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Gregory Porter/Donald Smith/Mansur Scott/Paul Zanner’s Blue Brass: Great Voices of Harlem

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Most buyers will be attracted to this tri-voice project because of jazzman-of-the-hour Gregory Porter. And Porter certainly doesn’t disappoint, offering a dynamic, scat-lined “Moanin'” (reminding us just how much he can sound like Sammy Davis Jr.), a dreamy “Mona Lisa” and an aching “Over the Rainbow” that ranks among his best recordings. But less-celebrated album-mates Donald Smith (brother of keyboardist Lonnie Liston Smith) and Mansur Scott prove equally scintillating contributors. All are superbly supported both by trombonist Paul Zanner’s brassy septet and deft arrangements from Peter Massink and Zanner’s keyboardist, Martin Reiter.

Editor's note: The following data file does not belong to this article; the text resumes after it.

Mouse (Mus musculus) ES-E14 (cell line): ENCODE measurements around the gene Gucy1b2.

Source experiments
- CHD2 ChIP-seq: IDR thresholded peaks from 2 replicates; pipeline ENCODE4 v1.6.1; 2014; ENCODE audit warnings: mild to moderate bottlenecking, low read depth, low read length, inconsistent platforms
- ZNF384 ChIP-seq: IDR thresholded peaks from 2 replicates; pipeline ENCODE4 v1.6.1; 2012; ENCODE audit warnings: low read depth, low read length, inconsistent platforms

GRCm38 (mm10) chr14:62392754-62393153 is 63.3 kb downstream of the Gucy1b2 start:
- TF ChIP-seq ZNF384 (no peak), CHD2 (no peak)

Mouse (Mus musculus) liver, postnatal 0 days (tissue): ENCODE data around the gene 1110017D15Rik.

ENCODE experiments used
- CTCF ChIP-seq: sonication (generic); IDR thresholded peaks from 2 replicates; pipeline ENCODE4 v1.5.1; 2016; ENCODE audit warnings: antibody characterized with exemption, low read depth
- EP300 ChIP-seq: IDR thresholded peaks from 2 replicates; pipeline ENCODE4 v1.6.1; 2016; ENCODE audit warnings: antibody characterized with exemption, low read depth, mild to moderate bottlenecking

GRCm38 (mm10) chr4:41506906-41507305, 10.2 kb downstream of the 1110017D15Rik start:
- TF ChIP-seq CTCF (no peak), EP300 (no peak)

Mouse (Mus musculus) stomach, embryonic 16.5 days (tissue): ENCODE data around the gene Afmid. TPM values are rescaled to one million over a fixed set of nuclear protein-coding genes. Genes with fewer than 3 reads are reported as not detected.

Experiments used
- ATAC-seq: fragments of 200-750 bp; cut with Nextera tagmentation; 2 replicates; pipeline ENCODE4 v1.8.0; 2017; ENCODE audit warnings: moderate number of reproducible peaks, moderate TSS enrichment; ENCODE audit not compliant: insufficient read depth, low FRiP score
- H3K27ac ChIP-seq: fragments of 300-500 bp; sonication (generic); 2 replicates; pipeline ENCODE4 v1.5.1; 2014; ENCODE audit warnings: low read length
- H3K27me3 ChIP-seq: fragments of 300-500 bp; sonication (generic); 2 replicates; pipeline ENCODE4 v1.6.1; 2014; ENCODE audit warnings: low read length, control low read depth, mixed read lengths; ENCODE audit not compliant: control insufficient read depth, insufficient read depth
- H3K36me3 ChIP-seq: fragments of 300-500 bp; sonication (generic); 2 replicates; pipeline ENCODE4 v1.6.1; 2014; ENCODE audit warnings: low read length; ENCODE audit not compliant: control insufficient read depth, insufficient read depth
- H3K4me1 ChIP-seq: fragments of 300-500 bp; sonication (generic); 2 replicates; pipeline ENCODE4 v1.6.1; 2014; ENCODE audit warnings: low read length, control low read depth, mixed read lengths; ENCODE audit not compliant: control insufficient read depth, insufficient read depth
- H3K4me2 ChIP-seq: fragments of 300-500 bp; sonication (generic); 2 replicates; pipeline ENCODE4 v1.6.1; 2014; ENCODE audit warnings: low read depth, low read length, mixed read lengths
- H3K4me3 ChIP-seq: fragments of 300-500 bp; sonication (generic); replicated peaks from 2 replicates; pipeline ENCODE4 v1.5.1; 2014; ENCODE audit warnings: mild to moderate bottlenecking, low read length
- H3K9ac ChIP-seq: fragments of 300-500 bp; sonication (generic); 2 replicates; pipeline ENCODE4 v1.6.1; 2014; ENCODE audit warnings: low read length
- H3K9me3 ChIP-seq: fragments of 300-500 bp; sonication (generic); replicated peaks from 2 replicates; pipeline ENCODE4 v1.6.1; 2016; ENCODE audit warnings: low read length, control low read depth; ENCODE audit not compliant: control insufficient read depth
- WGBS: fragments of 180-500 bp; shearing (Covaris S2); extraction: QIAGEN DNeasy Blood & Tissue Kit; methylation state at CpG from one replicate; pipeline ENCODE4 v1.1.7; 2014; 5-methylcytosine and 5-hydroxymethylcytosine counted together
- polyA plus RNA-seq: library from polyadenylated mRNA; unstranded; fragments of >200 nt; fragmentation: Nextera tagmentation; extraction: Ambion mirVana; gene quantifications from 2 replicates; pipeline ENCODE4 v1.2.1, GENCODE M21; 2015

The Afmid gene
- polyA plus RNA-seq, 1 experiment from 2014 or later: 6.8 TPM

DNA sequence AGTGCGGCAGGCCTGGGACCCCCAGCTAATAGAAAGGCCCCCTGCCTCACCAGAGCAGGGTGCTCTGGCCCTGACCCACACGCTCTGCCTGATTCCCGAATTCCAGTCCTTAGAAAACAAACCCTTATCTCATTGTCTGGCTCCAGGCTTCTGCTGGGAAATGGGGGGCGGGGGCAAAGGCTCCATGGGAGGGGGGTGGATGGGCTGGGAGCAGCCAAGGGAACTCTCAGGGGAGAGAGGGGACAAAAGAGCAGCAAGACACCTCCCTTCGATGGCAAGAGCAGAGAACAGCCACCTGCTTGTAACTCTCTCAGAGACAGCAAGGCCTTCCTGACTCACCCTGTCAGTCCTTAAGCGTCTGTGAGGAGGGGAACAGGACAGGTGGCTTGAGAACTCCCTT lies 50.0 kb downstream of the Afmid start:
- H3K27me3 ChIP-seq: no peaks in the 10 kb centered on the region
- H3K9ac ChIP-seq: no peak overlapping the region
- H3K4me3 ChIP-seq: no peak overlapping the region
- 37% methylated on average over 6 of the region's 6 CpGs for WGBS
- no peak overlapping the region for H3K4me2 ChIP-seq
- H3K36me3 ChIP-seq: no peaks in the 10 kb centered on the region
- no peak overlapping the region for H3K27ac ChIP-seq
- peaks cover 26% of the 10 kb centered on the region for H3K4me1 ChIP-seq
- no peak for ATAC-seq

Smith exercises his ebony soulfulness on three tracks, including an appropriately spacious, occasionally screeching reading of his brother’s “Expansions” and a gently heartfelt if slightly overripe “My One and Only Love.”

Scott, justly known as the “jazz mayor of Harlem,” whose roots entwine with those of Mingus and Lee Morgan, is given the most space and demonstrates the greatest range, traveling from a lovely “Stella by Starlight” and a uniquely punchy “Days of Wine and Roses” to a glorious treatment of Horace Silver’s “Song for My Father” and the sassy, rambling chain-gang narrative “Doing Hard Time.”

All three team for the disc’s intended centerpiece, a ruminative reading of Silver’s “Peace.” But the collection’s true apex is Smith’s “Watermelon Man,” a masterwork of bawdy desire.

Originally Published